Throughout the area kindergarten-12th grade school district enrollments have decreased mainly because of the COVID-19 pandemic causing many unknowns, whether concern about the spread of the virus to requirements on wearing masks in school.

Bertha-Hewitt

Although the enrollment numbers are changing often, Superintendent Eric Koep said the K-12 enrollment as of Sept. 15 is 497 students with about 60 completing distance learning. For the 2019-20 school year, 481 students were enrolled at the beginning and 495 at the end.

“We expected to hover around the 490 mark, but we budgeted conservatively because of so many unknowns,” Koep said in an email.

The concerns, like health, politics, mask wearing and the seen freedom of distance learning, mean that parents chose distance learning or homeschooling for their students, according to Koep.

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Menahga

The number of students enrolled at the start of the year is 832, down over 200 students, according to Superintendent Kevin Wellen. Wellen said the district expected 1,045 students. The number of students in the PSEO program at the high school has slightly increased to 47, according to Wellen.

At the end of the 2019-20 school year, the district had 1,052 students enrolled. The district normally sees small shifts of around 10-15 students throughout the entire year.

The expected drop in enrollment due to the COVID-19 pandemic comes since parents chose homeschool, with the biggest concern being students having to wear masks, as Wellen said. He expects students will return when the pandemic is over.

“We could be back to a normal enrollment as soon as school is back to normal,” Wellen said.

Of the enrolled students, 124 are completing distance learning.

Sebeka

With different reasons for choosing in-person or distance learning, homeschooling or online academies, there are 462 students with 32 completing distance learning, according to Superintendent David Fjeldheim. The projected enrollment was 485-490 students. In the 2019-20 school year, enrollment started at 487 and ended at 481, as Fjeldheim said.

“Primary reason for distance learning is the concern of being exposed or other reasons unrelated to covid just because it is an option that is available,” Fjeldheim said in an email.

For the 22 students homeschooling or in an online academy, the main concern is face masks, as Fjeldheim said.

Staples-Motley

While enrollment was projected higher, the current though changing number of students is 970, according to Superintendent Shane Tappe. The district ended the 2019-20 school year with 1,000 students. He looks forward to more students returning as the pandemic improves.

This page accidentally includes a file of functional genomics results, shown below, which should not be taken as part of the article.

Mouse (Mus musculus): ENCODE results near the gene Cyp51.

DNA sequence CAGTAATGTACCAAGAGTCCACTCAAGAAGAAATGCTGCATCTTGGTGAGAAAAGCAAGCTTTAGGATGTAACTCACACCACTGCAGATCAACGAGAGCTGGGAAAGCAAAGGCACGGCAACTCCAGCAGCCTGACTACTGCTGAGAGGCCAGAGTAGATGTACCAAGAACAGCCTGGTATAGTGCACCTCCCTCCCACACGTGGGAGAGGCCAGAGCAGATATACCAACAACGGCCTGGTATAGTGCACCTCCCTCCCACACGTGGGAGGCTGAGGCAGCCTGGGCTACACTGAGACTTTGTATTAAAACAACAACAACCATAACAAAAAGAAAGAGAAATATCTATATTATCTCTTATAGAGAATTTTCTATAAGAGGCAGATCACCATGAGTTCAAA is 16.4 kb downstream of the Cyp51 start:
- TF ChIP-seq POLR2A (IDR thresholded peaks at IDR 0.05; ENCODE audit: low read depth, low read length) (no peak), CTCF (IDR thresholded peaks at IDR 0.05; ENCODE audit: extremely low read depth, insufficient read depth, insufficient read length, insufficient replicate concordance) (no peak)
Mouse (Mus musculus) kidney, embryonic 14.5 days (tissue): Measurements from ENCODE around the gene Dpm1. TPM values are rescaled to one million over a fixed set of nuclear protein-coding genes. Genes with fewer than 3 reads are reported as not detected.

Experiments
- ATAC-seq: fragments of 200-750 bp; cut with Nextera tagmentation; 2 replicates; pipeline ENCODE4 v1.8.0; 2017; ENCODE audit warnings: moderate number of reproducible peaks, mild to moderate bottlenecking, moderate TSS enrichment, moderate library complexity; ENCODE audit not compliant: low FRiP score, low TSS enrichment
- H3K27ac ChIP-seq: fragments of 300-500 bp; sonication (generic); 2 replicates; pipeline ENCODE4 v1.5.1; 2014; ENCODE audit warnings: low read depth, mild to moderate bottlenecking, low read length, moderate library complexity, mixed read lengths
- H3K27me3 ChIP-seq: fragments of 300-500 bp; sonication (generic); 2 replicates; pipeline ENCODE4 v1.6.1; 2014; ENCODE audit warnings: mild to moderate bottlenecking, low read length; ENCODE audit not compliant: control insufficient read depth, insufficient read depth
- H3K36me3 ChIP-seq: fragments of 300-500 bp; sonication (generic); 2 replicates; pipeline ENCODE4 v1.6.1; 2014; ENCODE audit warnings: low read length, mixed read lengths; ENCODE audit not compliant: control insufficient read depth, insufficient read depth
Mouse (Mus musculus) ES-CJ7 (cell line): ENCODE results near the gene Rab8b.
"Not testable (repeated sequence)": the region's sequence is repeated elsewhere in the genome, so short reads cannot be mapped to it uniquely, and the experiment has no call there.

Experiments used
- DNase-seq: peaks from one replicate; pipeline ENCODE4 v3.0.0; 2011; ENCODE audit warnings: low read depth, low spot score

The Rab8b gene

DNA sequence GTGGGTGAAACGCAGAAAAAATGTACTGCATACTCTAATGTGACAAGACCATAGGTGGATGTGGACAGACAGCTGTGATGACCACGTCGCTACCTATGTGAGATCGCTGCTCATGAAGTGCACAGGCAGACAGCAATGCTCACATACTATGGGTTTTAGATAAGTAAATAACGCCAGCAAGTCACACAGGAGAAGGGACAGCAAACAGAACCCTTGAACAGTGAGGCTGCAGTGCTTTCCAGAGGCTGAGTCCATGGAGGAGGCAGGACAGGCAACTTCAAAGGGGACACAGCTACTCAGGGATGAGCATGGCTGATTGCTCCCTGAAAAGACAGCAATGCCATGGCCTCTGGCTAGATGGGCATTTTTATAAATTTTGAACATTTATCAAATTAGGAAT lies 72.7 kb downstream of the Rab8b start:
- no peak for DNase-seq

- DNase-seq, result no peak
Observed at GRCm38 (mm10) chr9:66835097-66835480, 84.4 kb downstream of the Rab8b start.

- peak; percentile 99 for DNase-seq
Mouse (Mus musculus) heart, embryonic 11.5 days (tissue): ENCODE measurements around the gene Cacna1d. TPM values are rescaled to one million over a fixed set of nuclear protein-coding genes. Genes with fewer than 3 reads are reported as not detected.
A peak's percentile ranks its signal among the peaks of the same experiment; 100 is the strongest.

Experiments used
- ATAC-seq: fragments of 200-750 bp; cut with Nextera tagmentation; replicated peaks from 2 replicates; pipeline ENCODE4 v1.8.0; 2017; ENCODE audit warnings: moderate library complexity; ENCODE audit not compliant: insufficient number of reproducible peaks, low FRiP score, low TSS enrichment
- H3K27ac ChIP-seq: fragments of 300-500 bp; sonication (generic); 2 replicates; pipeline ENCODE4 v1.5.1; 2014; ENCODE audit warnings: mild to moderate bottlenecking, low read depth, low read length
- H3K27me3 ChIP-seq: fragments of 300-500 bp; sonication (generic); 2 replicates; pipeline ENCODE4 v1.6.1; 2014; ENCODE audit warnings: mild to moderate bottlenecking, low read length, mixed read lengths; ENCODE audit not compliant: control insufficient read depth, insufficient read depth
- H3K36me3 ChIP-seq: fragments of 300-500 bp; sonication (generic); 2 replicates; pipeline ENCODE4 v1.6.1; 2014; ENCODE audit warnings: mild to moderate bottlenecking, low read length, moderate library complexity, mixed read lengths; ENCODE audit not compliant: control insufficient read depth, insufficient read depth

“Everything is so uncertain,” Tappe said.

There are about 8.9% or 87 students completing distance learning.

Verndale

With a smaller kindergarten class this year and a decent sized senior class last year, the district planned for a decrease, according to Superintendent Paul Brownlow. The district has 512 students currently, though the projected enrollment was 535. The 2019-20 school year ended with 540 students.

In a contingency plan, the district budgeted for 520 students and with reserves from past years, Verndale will “weather the storm” this year, as Brownlow said.

For those choosing homeschool or online academies, it was about consistency for their children and family rather than transitioning between the models of in-person, hybrid and distance learning, according to Brownlow. Families are also concerned about their health and the unknowns of the pandemic, as Brownlow said in relation to the 69 distance learners.

Wadena-Deer Creek

Though the district projected about 1,050 students, a difference of 30 from the current enrollment of 1,020, Superintendent Lee Westrum said the enrollment has remained “steady” from the end of the 2019-20 school year. There are 122 students completing distance learning.

The decrease in students comes from 22 new homeschoolers and 11 new online academy students.

“I believe that almost all of those would have been here at school if it weren’t for COVID,” Westrum said. “It sure would have been nice to have had those 30 some kids here at school.”

The school board also debated the number of kindergarten classes needed as enrollment slowly crept up over the summer. The board decided to add a fifth kindergarten class; the current enrollment of kindergarten students is 91, according to Westrum, and the expected was 84.

While the decreased enrollments were anticipated on many levels and families needed to choose the best option for their family, a decrease in enrollment means a loss in revenue for the school districts since their revenues are largely based on the number of students, roughly $10,000 per student, according to Westrum.